An American In Florence


La Milkeria-the place where Karlyn starts each day for her caffeine fix.

By Karlyn Lienhard*

My daily commute to class is something that makes even me jealous. When I was given my housing assignment the first day I arrived in Florence I was a bit panicked because it seemed so far away from the main school building and I was obviously worried that I would get lost in the labyrinthine streets of Florence. However, I quickly realized that it was not nearly as far as it seemed and while it took me a bit to get the hang of my commute without getting lost, once I did, I realized that it was a blessing in (not so subtle) disguise.


Facade of the Cathedral with companile and dome

I live about fifteen minutes from the main SACI building and on my way to class I get the privilege to pass through the religious center of Florence, but before that, I pass a wonderful cafe called “La Milkeria” where I can get an American Latte at only €2,30. They make arguably the best latte I’ve ever had, so living so close to it has proven to be very helpful for my caffeine addiction. A few blocks after getting my coffee I find myself within Cathedral Complex and it takes my breath away each time at its sheer monumentality. However, most of the time I am rushing to get a good seat in class so I do not get to take in its glory until I am on my way home! My only qualm about having to walk through this area on my way to class is that it is extremely touristy. Since I'm usually rushing, and especially if it is in the middle of the day, I have to do some serious crowd maneuvering.


The main SACI building

A few streets later, and I get to San Lorenzo, which is a beautiful, but lesser known Renaissance church patronized by the Medici family. Fun fact, San Lorenzo was strategically built across the Palazzo from the newer Medici Palace. I particularly like passing by San Lorenzo because it is less crowded than the Cathedral Complex, and I really find the history of the Medici family to be fascinating. I also think it is interesting to see how similar the Cathedral (Duomo) would have looked to San Lorenzo had the facade not been completed.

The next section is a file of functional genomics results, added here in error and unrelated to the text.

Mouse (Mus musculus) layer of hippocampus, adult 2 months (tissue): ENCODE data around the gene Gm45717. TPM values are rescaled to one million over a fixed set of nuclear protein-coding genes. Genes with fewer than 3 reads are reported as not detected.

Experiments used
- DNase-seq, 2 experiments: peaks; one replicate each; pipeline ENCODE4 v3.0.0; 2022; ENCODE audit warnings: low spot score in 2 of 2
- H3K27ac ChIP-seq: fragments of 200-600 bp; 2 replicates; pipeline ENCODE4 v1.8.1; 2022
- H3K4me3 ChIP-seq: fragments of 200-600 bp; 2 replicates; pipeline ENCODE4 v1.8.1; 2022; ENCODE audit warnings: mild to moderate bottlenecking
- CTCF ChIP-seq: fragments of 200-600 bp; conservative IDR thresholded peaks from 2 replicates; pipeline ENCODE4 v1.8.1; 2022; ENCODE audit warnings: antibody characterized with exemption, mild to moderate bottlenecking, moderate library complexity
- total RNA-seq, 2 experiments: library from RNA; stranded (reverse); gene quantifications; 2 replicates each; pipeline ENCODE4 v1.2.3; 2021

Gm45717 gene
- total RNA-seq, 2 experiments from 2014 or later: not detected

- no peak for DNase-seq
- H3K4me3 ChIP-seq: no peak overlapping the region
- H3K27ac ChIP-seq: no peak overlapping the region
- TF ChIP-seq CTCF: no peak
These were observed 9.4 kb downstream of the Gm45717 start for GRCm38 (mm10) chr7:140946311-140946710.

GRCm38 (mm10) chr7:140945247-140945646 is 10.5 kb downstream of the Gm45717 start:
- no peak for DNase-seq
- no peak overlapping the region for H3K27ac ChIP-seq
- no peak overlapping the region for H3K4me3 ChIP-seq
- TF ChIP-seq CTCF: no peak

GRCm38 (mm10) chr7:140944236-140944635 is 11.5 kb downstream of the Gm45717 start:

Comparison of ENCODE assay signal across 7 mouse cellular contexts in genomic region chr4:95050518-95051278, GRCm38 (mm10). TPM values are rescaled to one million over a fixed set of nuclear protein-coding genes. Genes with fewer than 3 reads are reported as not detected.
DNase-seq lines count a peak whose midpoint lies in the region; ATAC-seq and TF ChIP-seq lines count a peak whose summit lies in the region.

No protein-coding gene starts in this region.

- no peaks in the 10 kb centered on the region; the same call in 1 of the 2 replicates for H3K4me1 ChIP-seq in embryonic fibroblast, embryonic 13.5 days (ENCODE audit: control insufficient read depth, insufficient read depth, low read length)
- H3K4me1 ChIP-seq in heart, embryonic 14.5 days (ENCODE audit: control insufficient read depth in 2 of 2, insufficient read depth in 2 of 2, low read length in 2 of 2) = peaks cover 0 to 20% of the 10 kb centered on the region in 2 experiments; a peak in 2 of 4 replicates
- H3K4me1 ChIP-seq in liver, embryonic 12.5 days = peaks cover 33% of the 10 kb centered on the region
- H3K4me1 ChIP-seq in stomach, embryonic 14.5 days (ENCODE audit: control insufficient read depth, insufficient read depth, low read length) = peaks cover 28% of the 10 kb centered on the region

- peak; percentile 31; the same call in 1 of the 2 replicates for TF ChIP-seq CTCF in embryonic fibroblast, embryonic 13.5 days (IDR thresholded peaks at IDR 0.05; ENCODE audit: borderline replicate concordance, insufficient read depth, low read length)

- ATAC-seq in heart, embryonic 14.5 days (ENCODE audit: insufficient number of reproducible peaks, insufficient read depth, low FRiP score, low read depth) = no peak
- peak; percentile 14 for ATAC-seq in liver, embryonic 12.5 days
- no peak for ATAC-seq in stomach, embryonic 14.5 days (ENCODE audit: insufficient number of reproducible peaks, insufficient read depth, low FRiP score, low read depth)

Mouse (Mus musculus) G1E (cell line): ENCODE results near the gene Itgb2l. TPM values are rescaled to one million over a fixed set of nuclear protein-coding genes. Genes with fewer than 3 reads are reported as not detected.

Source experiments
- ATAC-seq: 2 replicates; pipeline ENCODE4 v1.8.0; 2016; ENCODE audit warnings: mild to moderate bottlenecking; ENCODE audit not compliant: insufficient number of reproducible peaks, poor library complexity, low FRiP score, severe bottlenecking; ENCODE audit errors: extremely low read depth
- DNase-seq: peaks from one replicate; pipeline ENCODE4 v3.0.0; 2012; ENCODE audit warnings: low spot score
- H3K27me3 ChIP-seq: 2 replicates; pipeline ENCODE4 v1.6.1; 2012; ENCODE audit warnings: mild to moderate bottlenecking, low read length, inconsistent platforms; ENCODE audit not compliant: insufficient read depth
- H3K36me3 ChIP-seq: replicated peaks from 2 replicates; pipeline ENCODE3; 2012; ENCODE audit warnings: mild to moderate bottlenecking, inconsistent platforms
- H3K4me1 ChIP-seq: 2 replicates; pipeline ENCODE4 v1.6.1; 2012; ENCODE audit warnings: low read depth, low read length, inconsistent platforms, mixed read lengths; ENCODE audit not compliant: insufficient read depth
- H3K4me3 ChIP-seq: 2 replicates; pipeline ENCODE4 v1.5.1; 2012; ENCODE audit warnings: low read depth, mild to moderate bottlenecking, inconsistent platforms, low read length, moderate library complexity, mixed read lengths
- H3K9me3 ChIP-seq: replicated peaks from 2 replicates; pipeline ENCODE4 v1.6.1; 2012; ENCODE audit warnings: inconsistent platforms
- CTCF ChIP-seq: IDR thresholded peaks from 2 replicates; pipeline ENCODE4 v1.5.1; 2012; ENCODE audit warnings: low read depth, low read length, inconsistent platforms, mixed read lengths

After very briefly admiring San Lorenzo, I then turn down a street that is packed to the brim with street vendors. Most vendors are selling leather products, as Florence is famous for its leather industry; so if you want some reasonably priced leather products, you will not have difficulty finding something here. This street can get very crowded with tourists trying to buy things, so I usually stay on the sidewalk behind the carts to avoid the crowds as well as the vendors. The last thing I need is a vendor trying to heckle me into buying a leather bag! The street smells heavily of leather which can get a tad overwhelming, but since I actually enjoy the smell, I do not mind it all that much.

I then manage to escape the vendors by turning down the street that my school is on. It is much less crowded than the rest of my commute to class so it is like a nice breath of fresh air. The main building that my school is in, is very unassuming and if you were not looking out for it, you would completely miss it. It is a 16th century building that was once a palace and it is rumored that the woman who is in Da Vinci’s Mona Lisa once visited! Knowing that I have class almost everyday in a building that is older than the nation that I come from is rather overwhelming, but it is also so incredible to the history nerd that resides inside of me.

I could not have asked to live in a better location in Florence because I live so close to all of these iconic Florentine landmarks and the fact that I get to pass them everyday on my way to school is truly a blessing. I am living in a city whose art I get to learn about everyday and I get to see that art everyday as well. I am truly living in a dream and I hope to not wake up anytime soon.

*Karlyn Lienhard  is pursuing a B.F.A. in Painting and Art History with a focus in museum studies at the University of Iowa. The Sparta, NJ, native is spending her semester in Florence, Italy on the SACI - Students Art Centers International program. Every time she sees a dog she cries happy tears.

Student blog entries posted to this International Accents page may not reflect the opinions and recommendations of UI Study Abroad and International Programs.  The blog is intended to give students a forum for free expression of thoughts and experiences abroad in a respectful space.

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